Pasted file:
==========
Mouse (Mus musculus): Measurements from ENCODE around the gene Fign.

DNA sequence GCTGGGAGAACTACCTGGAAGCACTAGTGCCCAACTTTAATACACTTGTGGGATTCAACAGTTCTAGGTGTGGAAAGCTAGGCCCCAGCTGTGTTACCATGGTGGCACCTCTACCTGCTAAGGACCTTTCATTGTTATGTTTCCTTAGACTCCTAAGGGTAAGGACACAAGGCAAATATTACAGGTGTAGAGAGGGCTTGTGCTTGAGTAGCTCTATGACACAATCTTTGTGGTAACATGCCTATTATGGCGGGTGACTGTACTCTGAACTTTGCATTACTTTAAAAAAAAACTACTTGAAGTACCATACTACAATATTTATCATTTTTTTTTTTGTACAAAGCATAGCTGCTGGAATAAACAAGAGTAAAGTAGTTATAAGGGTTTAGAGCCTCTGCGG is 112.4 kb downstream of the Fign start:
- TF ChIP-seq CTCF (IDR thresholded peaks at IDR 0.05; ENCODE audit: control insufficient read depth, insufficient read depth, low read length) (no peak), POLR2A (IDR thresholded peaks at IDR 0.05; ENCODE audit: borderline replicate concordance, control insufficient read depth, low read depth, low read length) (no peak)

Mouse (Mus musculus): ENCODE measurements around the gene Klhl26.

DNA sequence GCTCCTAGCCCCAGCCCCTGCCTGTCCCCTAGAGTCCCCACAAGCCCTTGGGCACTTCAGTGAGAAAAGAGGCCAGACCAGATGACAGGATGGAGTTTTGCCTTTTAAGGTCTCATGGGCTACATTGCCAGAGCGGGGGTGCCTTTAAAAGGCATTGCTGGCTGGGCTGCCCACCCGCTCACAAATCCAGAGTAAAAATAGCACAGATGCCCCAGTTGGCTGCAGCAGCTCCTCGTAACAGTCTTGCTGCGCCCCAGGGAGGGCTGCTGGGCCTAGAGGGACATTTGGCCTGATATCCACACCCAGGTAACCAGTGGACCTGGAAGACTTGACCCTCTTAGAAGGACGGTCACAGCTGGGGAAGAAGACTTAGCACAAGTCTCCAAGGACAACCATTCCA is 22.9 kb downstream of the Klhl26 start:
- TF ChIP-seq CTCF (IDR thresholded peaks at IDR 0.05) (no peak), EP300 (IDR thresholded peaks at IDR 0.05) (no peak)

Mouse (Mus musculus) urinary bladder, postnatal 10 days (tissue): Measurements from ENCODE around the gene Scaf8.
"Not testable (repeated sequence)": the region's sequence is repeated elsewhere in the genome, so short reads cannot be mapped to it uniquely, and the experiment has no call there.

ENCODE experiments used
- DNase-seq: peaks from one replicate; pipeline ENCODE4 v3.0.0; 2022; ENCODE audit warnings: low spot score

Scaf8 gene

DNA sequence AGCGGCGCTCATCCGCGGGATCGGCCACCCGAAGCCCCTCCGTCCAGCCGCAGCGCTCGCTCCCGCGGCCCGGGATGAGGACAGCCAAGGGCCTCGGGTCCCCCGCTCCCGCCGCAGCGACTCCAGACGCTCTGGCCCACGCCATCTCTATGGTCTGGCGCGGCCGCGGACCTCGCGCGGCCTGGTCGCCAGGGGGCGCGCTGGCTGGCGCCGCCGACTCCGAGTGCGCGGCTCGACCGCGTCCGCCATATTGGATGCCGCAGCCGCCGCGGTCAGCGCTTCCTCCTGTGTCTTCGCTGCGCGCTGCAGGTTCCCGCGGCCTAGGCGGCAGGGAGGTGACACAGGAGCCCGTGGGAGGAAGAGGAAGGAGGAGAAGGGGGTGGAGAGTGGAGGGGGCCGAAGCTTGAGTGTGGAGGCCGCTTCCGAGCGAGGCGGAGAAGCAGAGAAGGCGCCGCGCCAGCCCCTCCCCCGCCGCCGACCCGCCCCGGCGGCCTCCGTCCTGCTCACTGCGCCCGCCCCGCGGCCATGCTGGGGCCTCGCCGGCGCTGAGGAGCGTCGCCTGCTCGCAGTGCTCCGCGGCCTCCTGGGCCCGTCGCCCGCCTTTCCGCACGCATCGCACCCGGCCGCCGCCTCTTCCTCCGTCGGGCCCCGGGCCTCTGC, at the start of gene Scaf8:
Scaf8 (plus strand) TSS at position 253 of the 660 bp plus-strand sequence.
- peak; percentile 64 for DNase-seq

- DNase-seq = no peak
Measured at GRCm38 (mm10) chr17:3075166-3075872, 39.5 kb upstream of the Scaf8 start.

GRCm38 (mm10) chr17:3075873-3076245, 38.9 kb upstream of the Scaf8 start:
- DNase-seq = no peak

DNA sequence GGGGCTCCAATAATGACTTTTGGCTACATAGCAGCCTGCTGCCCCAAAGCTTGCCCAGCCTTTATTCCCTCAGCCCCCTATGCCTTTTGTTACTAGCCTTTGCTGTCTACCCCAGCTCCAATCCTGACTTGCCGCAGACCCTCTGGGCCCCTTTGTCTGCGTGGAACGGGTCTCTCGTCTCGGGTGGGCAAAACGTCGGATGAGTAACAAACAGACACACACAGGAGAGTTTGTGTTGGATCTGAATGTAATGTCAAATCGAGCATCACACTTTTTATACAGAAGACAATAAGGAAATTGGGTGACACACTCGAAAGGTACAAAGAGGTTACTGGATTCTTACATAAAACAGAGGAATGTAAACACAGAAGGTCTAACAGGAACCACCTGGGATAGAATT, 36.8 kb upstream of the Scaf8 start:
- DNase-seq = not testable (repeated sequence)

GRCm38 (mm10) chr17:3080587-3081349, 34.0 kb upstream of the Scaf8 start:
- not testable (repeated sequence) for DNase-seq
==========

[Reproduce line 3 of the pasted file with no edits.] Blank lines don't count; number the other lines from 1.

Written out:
- TF ChIP-seq CTCF (IDR thresholded peaks at IDR 0.05; ENCODE audit: control insufficient read depth, insufficient read depth, low read length) (no peak), POLR2A (IDR thresholded peaks at IDR 0.05; ENCODE audit: borderline replicate concordance, control insufficient read depth, low read depth, low read length) (no peak)